Gov. John Hickenlooper has announced that Colorado has applied for a spaceport designation with the federal government. Hickenlooper said his administration has sent a letter to the Federal Aviation Administration stating that it is seeking the designation and hopes to get approval within a year, the Denver Post reports.
A spaceport designation would allow for the creation of a facility from which space-bound payloads can be launched. The sites are viewed by many as important economic development tools because of the potential growth in commercial space payloads and eventually space tourists.
New Mexico’s Spaceport America is perhaps the best-known effort, but other states are pursuing or have such facilities.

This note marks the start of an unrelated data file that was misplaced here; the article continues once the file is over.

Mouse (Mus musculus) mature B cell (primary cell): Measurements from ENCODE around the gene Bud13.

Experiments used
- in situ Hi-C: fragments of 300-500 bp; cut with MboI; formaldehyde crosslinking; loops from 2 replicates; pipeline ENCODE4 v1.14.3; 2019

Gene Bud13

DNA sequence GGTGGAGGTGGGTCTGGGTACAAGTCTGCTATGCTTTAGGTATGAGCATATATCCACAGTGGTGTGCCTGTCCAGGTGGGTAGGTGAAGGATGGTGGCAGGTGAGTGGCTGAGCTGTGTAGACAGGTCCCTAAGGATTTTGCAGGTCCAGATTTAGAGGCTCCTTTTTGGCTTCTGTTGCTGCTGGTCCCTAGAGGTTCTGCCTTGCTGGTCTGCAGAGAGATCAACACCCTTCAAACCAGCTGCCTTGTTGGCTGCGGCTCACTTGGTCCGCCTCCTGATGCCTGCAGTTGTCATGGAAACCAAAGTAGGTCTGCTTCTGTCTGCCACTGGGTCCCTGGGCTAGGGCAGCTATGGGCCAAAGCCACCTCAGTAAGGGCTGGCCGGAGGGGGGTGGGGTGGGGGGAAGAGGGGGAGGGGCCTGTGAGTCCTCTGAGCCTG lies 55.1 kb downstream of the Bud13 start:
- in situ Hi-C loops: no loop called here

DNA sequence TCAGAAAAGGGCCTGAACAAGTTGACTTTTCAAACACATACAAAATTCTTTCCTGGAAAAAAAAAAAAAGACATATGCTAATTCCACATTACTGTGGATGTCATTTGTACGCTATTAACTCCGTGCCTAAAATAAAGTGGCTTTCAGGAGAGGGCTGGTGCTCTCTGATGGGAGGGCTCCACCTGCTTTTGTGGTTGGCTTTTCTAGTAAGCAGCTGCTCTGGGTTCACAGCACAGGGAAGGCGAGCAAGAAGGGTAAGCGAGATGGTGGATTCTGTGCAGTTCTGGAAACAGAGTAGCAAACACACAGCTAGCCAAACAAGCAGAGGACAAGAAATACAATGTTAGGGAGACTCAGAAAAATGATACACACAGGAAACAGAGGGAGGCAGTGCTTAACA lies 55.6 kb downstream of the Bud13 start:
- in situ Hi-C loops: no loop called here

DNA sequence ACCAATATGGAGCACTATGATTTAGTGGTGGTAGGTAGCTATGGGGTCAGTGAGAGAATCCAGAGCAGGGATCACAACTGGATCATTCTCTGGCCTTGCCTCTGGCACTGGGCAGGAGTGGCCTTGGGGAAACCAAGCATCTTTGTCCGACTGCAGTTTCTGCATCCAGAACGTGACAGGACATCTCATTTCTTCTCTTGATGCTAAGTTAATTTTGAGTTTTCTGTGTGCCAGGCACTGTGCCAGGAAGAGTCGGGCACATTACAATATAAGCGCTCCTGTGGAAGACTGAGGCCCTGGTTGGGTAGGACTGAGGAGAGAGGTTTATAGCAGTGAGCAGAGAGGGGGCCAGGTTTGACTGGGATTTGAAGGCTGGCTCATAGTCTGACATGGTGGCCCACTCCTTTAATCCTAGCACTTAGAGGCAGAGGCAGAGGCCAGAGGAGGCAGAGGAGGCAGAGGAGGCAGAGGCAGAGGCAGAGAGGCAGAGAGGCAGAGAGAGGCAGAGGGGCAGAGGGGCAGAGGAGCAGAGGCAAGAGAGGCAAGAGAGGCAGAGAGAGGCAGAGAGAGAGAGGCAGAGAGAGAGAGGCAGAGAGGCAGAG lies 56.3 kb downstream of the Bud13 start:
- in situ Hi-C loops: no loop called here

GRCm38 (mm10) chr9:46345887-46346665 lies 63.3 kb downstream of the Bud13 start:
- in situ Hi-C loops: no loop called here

In his letter seeking that Colorado be recognized as a “proposed spaceport state,” Hickenlooper noted that Colorado is home to more than 140 aerospace companies and is ranked among the top three states in terms of revenue generated from the aerospace industry. He also cited the presence of military space operations including the Air Force Space Command headquarters and North America Aerospace Defense Command or NORAD.
The governor told attendees of an aerospace roundtable event being held at the Denver Museum of Nature and Science that Front Range Airport is a likely candidate for the designation. The airport, which is east of Denver International Airport, is comprised of 4,000 acres and is surrounded by 6,000 acres zoned for industrial development.